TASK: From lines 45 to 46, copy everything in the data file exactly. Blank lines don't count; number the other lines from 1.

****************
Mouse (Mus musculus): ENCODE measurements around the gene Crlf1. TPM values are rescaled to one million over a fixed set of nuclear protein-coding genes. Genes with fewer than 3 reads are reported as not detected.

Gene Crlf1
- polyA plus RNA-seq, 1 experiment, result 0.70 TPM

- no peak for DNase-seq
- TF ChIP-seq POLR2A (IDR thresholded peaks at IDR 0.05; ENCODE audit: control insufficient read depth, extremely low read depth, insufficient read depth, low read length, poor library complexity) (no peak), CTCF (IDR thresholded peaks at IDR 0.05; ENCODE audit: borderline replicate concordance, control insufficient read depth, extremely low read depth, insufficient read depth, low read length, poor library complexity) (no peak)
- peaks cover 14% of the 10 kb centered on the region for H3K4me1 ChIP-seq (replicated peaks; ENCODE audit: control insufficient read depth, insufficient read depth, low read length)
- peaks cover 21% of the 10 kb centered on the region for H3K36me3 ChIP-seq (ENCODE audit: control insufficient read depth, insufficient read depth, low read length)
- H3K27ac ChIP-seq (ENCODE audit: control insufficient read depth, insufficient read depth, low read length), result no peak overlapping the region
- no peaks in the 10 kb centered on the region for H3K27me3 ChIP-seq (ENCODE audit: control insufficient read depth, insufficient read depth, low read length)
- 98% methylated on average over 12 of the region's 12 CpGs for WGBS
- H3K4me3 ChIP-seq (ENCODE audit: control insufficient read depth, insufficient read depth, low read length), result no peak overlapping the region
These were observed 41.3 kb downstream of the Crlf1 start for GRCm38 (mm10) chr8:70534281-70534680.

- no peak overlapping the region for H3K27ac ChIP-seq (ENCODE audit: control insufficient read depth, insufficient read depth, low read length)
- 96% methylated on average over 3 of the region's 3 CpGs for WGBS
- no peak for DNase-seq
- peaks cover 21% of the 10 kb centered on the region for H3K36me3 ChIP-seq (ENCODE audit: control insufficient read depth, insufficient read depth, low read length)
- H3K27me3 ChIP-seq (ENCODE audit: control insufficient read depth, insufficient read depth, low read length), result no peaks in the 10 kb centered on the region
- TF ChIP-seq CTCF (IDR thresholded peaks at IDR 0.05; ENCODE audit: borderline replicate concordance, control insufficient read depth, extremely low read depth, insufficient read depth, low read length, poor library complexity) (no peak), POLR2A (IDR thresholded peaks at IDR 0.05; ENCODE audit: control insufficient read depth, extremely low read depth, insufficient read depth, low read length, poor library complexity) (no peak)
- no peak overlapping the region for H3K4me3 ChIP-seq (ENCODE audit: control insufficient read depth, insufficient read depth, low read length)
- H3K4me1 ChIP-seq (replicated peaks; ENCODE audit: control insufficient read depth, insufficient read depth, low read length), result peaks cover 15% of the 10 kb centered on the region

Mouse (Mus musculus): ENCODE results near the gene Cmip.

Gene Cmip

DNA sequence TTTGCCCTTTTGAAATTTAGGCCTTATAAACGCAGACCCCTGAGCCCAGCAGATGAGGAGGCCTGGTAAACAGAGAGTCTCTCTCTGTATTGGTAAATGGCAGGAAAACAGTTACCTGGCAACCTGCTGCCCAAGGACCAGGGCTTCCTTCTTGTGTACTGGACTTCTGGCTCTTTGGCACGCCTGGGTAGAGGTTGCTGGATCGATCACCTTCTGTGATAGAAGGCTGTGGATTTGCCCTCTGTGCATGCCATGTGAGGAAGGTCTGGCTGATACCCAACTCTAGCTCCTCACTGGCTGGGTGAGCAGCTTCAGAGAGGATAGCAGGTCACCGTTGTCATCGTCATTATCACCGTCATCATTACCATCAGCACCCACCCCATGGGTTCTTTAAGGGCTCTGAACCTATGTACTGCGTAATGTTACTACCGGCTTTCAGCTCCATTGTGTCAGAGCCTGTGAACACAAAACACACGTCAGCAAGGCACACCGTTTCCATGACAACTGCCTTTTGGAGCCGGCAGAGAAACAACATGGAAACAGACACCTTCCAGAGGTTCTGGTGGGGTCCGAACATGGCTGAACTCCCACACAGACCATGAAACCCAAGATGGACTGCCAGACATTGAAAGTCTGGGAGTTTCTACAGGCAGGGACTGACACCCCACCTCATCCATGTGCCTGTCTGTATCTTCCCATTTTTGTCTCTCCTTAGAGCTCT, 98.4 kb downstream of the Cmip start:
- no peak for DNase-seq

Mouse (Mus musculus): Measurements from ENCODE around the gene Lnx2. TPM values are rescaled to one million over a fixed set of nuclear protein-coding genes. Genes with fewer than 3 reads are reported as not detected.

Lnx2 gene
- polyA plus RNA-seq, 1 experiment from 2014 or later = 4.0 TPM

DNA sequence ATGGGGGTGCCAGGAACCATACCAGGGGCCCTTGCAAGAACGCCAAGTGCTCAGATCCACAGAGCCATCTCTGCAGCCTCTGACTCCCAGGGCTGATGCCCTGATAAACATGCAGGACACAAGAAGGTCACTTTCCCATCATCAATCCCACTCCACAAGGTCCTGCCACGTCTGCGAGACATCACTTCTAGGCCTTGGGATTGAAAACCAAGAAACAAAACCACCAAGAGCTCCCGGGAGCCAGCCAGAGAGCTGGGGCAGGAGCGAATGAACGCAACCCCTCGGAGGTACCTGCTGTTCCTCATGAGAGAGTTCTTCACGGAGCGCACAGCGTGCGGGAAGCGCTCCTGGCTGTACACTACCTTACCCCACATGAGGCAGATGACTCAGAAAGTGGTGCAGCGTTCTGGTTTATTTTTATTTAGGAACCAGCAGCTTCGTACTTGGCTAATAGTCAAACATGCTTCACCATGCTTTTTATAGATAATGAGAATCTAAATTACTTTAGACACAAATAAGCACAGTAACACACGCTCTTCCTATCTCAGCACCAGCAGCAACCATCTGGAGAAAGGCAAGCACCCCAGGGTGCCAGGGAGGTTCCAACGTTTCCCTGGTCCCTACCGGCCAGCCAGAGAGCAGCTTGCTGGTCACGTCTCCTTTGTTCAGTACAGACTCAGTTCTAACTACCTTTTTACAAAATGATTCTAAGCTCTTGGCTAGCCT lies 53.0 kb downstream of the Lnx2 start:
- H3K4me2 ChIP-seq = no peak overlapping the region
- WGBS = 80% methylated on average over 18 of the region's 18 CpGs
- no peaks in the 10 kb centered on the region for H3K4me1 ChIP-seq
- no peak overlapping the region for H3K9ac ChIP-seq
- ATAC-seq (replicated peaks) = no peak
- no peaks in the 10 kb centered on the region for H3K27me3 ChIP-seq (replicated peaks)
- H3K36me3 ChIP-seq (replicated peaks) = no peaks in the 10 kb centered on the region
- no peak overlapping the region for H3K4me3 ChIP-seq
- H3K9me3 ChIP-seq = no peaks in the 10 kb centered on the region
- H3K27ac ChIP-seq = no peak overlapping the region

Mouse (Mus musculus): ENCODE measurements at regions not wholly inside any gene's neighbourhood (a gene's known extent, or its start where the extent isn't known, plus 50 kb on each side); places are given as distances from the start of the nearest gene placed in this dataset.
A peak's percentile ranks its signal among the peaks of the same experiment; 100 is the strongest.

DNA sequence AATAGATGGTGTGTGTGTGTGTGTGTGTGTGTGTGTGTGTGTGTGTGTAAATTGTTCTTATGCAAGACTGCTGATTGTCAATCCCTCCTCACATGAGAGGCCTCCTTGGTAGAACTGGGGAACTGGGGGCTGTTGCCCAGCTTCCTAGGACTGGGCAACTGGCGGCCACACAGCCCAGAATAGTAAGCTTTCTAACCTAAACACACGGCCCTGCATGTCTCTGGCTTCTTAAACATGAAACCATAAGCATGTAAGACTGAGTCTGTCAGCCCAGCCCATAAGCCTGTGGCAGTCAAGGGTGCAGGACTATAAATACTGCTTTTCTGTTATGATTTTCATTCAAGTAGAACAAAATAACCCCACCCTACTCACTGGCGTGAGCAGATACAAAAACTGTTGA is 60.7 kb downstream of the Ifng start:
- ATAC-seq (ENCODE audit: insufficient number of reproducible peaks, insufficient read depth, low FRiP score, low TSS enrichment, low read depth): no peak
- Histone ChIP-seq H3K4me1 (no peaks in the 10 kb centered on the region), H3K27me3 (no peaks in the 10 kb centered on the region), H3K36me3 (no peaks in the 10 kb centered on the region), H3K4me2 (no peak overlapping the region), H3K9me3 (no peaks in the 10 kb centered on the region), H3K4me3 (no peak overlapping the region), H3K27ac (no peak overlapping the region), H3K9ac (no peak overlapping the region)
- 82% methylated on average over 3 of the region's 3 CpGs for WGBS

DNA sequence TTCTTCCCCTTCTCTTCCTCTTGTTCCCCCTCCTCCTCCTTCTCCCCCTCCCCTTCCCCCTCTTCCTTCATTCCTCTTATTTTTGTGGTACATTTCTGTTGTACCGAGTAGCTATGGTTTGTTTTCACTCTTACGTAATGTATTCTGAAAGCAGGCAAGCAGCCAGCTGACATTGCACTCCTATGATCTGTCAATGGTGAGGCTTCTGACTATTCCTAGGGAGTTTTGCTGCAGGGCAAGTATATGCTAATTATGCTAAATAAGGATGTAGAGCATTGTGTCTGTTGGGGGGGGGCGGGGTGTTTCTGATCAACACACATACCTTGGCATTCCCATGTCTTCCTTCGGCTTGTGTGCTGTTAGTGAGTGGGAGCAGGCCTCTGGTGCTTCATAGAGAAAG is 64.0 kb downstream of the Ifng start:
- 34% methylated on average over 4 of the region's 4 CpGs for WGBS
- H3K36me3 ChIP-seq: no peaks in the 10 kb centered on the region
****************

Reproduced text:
DNA sequence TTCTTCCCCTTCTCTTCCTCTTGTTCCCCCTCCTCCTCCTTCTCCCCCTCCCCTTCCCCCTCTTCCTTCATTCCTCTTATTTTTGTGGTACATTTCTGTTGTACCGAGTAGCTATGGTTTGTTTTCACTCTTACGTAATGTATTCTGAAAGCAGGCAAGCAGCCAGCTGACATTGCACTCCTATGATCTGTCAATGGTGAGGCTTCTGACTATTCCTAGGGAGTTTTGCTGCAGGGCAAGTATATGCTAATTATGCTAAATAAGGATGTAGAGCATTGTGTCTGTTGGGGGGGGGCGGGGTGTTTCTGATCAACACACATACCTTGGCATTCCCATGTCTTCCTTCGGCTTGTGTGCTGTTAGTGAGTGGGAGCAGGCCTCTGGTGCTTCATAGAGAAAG is 64.0 kb downstream of the Ifng start:
- 34% methylated on average over 4 of the region's 4 CpGs for WGBS